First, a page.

All of these shortages happen because of the decisions made regarding a company’s supply chain. With KFC, a few months before the shortage, the company had decided to switch its logistics service provider from Bidvest to DHL. The result was a massive disruption to the supply chain at the time of the changeover. Six years ago, rival firm Burger King made the exact same decision with very similar consequences.

The message to organisations who provide consumers with food and drink should be made loud and clear: start caring about your supply chain like it matters.

A complex system

In simple terms, a supply chain is a network between a company and its various suppliers which involves a product – say beer – being produced and distributed. The trouble is, for big firms, these networks are never simple.

They involve large amounts of complex information related to finances, services and products. It requires the firm to have a clear understanding of all the parts in the chain and the roles those parts play. Where are certain key products and services at any given time?, How is everything connected in order to deliver a constant flow of chicken and beer to the customer?

Unfortunately, the nature of supply chain management is such that its importance is only clear when we run out of something we want (or when we hear about horse meat scandals or poor treatment of workers).

But long gone are the simpler days of Henry Ford, whose car company owned everything in a supply chain – from a sheep farm to source wool for car seats to the final assembly plants. Companies now need to be able to coordinate the myriad of activities and information across a network of organisations, including in the case of chicken, pullet farms, breeder farms, poultry processors and packers, and distributors – as well as CO2 suppliers (involved in the slaughter).

Understanding the various flows across a supply chain is vital not only for managing the suppliers who account for most of your procurement spend, but also the suppliers that may end up as your bottleneck (when a shortage of one element slows everything down). In other words, while financial and product flows are important, so is a clear understanding and action plan to deal with suppliers who you rely on for a particular product or service.

From a company’s supply chain perspective, it is important to look beyond their own sector and map out their whole supply chain to genuinely understand the various flows of information. They need to be able to identify possible bottlenecks and have contingency plans in place.

Chain reaction

Common practice in some sectors – car parts, for example – includes dual sourcing in which companies select two suppliers for the same product to ensure a continuous flow. It also drives competition between suppliers and reduces possible supply chain disruptions.

Managing a whole network of companies is important. Beer, chicken and fizzy drink brands are nowadays more likely to feature in the social media limelight if consumers don’t get their products at the right time, of the right quality and at the right price. In other words, the mindset needs to change from a sector-specific supply “chain” thinking to broader sector-spanning supply “network” thinking.

Outsourcing ‘non-core’ activities: panacea or poison?

The concept of ‘core competencies’ has been developed from the resource-based view theory. Core competencies are the ones that afford the firm a sustainable competitive advantage. Non-core activities are the ones that support the core activities but by themselves do not afford the firm a sustainable competitive advantage. Many organisations have made strategic outsourcing decisions by drawing on this wisdom. The logic that has been followed is that the organisations should outsource the activities and functions that are not core to their organisation in order to free up capacity to focus on their core activities. This idea is an attractive proposition, for it promises reduced headcounts, increased efficiencies, and since we’re effectively sourcing from suppliers with expert knowledge, more effectiveness as compared to if the service would have been managed in-house. Certainly then, such engagements should be considered beneficial, for we’re getting more for less, right? As  Professor Paul Cousins and I have uncovered in our work, this is not always the case.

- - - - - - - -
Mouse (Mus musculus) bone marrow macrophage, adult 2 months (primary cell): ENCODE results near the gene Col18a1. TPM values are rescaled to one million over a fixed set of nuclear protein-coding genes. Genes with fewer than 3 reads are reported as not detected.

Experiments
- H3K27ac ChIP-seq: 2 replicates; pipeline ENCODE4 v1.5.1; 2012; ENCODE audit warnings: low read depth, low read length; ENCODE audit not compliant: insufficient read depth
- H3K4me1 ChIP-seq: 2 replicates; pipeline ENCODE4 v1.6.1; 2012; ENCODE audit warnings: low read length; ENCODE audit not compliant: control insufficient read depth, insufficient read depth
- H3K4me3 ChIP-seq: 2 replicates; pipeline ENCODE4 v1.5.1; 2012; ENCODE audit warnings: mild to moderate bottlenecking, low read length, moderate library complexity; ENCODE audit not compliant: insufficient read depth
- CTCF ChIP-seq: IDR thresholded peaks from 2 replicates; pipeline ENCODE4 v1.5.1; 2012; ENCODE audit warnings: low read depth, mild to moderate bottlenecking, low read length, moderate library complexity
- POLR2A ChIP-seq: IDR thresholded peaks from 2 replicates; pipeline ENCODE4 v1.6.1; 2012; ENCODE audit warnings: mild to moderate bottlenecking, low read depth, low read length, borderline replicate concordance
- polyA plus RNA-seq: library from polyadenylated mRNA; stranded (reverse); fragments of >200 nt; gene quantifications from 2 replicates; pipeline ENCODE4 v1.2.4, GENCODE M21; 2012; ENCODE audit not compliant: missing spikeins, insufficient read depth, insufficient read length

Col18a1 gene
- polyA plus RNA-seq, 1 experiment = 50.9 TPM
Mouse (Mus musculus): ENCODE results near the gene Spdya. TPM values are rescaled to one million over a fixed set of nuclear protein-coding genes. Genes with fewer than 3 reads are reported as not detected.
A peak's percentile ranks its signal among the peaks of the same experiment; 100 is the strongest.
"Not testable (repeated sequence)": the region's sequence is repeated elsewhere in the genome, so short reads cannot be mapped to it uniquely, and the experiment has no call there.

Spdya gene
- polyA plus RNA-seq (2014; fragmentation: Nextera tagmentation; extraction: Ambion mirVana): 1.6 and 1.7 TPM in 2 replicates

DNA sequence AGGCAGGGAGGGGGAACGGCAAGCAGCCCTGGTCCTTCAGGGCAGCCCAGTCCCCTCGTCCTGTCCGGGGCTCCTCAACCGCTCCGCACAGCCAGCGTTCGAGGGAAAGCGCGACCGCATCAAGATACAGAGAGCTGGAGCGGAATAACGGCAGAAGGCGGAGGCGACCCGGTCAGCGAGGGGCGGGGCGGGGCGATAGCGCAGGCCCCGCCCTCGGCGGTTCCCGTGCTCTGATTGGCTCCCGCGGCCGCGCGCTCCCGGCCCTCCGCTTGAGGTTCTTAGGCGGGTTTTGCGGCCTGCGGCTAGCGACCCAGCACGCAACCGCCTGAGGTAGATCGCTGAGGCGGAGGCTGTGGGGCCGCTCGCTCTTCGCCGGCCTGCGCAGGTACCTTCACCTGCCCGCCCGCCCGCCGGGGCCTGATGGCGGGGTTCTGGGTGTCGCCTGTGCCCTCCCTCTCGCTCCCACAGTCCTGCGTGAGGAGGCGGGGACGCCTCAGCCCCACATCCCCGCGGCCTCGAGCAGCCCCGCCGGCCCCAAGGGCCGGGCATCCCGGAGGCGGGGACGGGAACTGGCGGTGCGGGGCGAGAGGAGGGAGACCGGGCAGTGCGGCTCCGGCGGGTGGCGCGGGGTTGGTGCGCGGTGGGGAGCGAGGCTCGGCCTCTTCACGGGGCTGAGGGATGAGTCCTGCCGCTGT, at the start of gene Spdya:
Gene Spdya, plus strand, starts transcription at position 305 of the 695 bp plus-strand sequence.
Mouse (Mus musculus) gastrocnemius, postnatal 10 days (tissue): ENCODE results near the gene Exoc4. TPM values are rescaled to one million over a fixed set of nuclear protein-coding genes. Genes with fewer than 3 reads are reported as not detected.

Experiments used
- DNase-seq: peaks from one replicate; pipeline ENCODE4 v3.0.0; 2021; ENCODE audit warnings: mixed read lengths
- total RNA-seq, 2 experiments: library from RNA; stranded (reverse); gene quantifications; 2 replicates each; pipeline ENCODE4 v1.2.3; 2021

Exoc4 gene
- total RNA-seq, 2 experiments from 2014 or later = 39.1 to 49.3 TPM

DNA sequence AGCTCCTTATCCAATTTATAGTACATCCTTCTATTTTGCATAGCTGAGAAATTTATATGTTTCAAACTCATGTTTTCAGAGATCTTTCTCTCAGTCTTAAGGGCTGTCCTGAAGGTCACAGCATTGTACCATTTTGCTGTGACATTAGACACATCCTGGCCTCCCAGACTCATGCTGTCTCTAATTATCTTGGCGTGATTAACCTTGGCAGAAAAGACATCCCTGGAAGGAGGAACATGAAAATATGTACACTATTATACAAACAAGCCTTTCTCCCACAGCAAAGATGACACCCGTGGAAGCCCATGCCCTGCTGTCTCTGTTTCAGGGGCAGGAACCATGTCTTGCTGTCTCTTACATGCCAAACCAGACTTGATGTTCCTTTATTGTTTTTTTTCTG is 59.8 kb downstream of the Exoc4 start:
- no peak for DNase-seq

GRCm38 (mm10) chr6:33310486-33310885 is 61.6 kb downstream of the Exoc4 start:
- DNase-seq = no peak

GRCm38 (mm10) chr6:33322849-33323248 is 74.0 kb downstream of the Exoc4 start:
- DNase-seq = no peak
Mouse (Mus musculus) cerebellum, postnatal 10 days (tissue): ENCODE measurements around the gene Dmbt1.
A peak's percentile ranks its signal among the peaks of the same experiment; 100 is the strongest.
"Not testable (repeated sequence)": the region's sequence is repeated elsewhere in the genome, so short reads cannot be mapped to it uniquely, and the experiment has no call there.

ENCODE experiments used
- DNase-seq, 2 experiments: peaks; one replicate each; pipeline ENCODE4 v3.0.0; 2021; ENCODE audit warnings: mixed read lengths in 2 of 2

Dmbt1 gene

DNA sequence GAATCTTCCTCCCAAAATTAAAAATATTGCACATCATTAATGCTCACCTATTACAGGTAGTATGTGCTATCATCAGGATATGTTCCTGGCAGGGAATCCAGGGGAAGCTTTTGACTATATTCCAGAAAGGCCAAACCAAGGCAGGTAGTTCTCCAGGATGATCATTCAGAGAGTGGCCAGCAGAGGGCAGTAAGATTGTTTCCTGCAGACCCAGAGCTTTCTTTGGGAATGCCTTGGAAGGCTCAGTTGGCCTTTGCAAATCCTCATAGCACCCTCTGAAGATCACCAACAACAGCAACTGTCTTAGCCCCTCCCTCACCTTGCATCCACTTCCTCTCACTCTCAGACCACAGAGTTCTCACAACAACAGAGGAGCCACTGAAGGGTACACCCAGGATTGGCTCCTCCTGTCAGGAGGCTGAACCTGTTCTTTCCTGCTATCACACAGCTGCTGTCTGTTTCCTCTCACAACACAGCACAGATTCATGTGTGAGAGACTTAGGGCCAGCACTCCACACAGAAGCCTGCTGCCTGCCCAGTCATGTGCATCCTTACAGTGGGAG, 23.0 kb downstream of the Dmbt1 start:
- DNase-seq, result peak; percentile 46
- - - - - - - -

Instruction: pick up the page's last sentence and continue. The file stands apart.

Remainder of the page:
In our research, we observed that mindless outsourcing of so-called non-core activities can, and often do, lead to suboptimal outcomes. As organisations start outsourcing these activities, they expect themselves to be free of the ‘cost’ of managing them on a day-to-day basis. Little do they realise that what they have outsourced is essentially a problem, instead of procuring a solution. Since they have not specified the required solution well enough, they often play into the hands of the supplier. The most common specification, in this case, is the time-and-materials (T&M) specification, which in the academic literature is known as an input-based specification. Under the auspices of such a contract, the client requests for certain resources to be made available for a certain time. An example of this could be, ‘I want 3 engineers deployed on my site- 8 hours a day, 5 days a week’. Clearly, the responsibility of the supplier begins and ends with making sure there are three engineers available at the client’s site at the requested times. The responsibility of getting value out of these three engineers rests with the clients. And don’t even get me started on the SLAs!

The outcome of such engagements is that the client ends up spending even more time and resources than before to get some value out of the contract. For example, what if the supplier decides to replace an engineer with which the client has developed a relationship with another engineer? The client-specific, tacit knowledge that the engineer has developed is lost. The client will then need to re-develop the relationship and knowledge with the new engineer. In our research, we observed that the client had to invest significant time and resources ‘upskilling’ some of the new engineers to compensate for the lost knowledge. This is not a new phenomenon. Who doesn’t remember Sainsbury’s IT outsourcing story in the early 2000s? Sainsbury’s outsourced its IT function to Accenture, who was a relative newcomer to the UK retail sector. Accenture, a technology consultant, made up for its lack of functional knowledge by hiring a lot of Sainsbury’s personnel and training them on technology. Over the next couple of years, Sainsbury’s became increasingly dependent on Accenture. Years later when Sainsbury’s wanted to terminate its relationship with Accenture, it had lost all of its tacit knowledge to Accenture. Therefore, Sainsbury’s had to invest a lot of time and resources to rebuild its IT capability from the scratch. Compare this with its rivals such as Tesco and Wm Morrison, who in spite of being in the business of retail, never outsourced their IT functions.

So, the next time you decide to outsource a function, think carefully beyond the core- and non-core function so the service and more about the transaction costs- the cost of managing the service in-house or in the market. Is this really a non-core activity? Is outsourcing it really an efficient and effective decision?

Jas